Lay persons alerted by mobile application system initiate earlier cardio-pulmonary resuscitation: A comparison with SMS-based system notification

Maria Luce Caputo, Sandro Muschietti, Roman Burkart, Claudio Benvenuti, Giulio Conte, François Regoli, Romano Mauri, Catherine Klersy, Tiziano Moccetti, Angelo Auricchio

Research output: Contribution to journalArticlepeer-review

Abstract

Aim We compared the time to initiation of cardiopulmonary resuscitation (CPR) by lay responders and/or first responders alerted either via Short Message Service (SMS) or by using a mobile application-based alert system (APP). Methods The Ticino Registry of Cardiac Arrest collects all data about out-of-hospital cardiac arrests (OHCAs) occurring in the Canton of Ticino. At the time of a bystander's call, the EMS dispatcher sends one ambulance and alerts the first-responders network made up of police officers or fire brigade equipped with an automatic external defibrillator, the so called “traditional” first responders, and – if the scene was considered safe – lay responders as well. We evaluated the time from call to arrival of traditional first responders and/or lay responders when alerted either via SMS or the new developed mobile APP. Results Over the study period 593 OHCAs have occurred. Notification to the first responders network was sent via SMS in 198 cases and via mobile APP in 134 cases. Median time to first responder/lay responder arrival on scene was significantly reduced by the APP-based system (3.5 [2.8–5.2]) compared to the SMS-based system (5.6 [4.2–8.5] min, p 0.0001). The proportion of lay responders arriving first on the scene significantly increased (70% vs. 15%, p < 0.01) with the APP. Earlier arrival of a first responder or of a lay responder determined a higher survival rate. Conclusions The mobile APP system is highly efficient in the recruitment of first responders, significantly reducing the time to the initiation of CPR thus increasing survival rates.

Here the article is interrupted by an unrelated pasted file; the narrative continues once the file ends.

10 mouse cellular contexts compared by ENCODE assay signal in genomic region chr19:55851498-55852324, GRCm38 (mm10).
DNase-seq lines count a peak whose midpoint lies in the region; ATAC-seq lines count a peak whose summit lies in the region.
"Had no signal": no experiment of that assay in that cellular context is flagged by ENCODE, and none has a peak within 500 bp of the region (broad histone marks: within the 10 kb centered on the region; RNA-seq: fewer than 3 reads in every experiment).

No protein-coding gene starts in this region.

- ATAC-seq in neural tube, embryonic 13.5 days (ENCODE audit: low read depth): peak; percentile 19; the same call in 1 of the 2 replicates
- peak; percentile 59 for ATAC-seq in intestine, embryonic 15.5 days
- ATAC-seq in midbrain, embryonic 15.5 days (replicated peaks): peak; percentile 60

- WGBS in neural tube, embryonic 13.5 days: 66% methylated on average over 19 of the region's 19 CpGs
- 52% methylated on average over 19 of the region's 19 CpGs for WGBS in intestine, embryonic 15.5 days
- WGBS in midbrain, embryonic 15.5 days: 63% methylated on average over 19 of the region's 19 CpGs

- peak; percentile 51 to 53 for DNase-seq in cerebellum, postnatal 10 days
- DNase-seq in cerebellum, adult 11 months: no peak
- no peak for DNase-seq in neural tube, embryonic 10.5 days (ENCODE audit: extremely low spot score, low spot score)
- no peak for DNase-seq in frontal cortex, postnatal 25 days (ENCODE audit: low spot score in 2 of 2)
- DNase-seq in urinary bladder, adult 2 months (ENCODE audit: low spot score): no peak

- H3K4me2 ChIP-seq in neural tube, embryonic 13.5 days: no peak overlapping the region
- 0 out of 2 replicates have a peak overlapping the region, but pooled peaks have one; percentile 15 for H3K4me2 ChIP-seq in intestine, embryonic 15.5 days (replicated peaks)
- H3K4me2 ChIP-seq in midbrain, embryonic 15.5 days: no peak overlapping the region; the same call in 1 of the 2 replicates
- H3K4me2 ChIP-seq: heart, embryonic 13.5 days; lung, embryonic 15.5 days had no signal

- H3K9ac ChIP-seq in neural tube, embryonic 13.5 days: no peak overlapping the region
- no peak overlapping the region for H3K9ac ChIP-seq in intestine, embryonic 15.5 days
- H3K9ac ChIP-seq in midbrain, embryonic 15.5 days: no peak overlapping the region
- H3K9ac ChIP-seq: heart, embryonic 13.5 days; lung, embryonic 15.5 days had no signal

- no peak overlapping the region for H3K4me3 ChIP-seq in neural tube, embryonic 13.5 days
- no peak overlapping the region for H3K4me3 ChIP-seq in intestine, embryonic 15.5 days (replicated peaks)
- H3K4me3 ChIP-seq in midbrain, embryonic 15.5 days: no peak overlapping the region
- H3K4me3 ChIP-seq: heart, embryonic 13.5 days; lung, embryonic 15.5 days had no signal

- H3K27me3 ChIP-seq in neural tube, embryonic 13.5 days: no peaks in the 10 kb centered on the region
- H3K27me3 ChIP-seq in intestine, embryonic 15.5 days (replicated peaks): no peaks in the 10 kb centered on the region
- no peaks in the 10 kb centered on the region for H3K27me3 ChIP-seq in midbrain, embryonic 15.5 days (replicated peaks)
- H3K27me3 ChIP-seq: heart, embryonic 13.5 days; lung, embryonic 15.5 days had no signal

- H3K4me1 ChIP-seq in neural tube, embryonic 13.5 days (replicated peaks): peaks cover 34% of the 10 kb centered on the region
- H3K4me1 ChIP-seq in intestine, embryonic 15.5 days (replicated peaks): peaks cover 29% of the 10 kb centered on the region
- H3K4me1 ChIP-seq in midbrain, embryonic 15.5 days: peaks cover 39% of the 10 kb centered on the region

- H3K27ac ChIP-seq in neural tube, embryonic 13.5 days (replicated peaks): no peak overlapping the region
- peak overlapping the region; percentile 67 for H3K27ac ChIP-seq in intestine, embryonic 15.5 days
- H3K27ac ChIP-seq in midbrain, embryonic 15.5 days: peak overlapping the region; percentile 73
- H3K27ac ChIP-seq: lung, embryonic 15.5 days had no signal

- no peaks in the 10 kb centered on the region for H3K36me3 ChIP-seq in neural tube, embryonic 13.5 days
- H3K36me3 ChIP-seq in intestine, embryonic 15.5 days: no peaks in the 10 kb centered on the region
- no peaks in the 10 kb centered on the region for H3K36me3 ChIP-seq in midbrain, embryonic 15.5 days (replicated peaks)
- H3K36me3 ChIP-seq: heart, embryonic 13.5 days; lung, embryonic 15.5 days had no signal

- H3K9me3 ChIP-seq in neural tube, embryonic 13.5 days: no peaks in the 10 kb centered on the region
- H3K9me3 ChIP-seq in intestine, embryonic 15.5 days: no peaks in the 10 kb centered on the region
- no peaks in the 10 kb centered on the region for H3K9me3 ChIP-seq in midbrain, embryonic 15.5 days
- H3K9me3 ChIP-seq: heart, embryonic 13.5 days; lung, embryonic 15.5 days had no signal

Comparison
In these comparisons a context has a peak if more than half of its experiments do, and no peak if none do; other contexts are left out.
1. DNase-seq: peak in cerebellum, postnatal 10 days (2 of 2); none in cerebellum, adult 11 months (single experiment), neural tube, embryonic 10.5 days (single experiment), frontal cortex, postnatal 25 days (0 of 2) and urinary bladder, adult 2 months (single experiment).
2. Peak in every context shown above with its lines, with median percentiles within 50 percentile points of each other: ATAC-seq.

Original languageEnglish
Pages (from-to)73-78
Number of pages6
JournalResuscitation
Volume114
DOIs
Publication statusPublished - May 1 2017

Keywords

  • First responder
  • Out of hospital cardiac arrest
  • Recruitment system
  • Survival

ASJC Scopus subject areas

  • Emergency Medicine
  • Emergency
  • Cardiology and Cardiovascular Medicine

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